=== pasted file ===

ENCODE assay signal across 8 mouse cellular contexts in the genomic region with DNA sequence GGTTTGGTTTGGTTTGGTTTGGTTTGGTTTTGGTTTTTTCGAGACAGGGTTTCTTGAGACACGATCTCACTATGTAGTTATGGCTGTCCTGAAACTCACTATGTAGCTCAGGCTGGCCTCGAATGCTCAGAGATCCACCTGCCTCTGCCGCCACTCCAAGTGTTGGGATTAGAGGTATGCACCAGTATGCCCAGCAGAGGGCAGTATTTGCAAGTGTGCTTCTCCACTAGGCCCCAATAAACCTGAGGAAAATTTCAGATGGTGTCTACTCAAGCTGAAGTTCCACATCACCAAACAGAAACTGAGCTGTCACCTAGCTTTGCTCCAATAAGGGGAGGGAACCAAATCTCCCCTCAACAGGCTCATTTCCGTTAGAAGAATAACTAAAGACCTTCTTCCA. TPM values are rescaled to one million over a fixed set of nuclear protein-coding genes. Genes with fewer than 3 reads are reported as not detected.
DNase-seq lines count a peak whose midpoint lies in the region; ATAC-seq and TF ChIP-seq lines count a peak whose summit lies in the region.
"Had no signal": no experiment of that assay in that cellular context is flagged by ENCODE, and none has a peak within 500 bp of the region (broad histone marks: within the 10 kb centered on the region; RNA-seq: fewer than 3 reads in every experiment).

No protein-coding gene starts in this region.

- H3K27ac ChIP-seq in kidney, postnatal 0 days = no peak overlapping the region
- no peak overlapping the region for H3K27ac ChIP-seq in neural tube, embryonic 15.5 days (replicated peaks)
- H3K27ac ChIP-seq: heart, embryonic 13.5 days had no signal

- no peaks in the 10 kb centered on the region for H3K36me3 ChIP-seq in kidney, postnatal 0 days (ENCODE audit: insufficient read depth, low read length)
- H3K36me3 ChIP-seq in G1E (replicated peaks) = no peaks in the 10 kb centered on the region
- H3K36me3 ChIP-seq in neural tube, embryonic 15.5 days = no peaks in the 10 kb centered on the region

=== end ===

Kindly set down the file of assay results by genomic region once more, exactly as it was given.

ENCODE assay signal across 8 mouse cellular contexts in the genomic region with DNA sequence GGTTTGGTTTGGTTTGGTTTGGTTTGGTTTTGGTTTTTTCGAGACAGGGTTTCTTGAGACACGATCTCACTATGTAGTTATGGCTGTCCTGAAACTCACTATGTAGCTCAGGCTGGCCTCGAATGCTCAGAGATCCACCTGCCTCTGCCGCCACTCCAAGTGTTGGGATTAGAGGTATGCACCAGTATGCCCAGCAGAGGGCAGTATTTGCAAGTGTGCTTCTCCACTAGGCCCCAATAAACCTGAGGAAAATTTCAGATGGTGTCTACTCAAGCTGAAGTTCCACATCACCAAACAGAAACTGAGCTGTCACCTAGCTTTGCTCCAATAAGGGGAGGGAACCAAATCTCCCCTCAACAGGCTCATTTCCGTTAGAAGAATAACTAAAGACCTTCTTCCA. TPM values are rescaled to one million over a fixed set of nuclear protein-coding genes. Genes with fewer than 3 reads are reported as not detected.
DNase-seq lines count a peak whose midpoint lies in the region; ATAC-seq and TF ChIP-seq lines count a peak whose summit lies in the region.
"Had no signal": no experiment of that assay in that cellular context is flagged by ENCODE, and none has a peak within 500 bp of the region (broad histone marks: within the 10 kb centered on the region; RNA-seq: fewer than 3 reads in every experiment).

No protein-coding gene starts in this region.

- H3K27ac ChIP-seq in kidney, postnatal 0 days = no peak overlapping the region
- no peak overlapping the region for H3K27ac ChIP-seq in neural tube, embryonic 15.5 days (replicated peaks)
- H3K27ac ChIP-seq: heart, embryonic 13.5 days had no signal

- no peaks in the 10 kb centered on the region for H3K36me3 ChIP-seq in kidney, postnatal 0 days (ENCODE audit: insufficient read depth, low read length)
- H3K36me3 ChIP-seq in G1E (replicated peaks) = no peaks in the 10 kb centered on the region
- H3K36me3 ChIP-seq in neural tube, embryonic 15.5 days = no peaks in the 10 kb centered on the region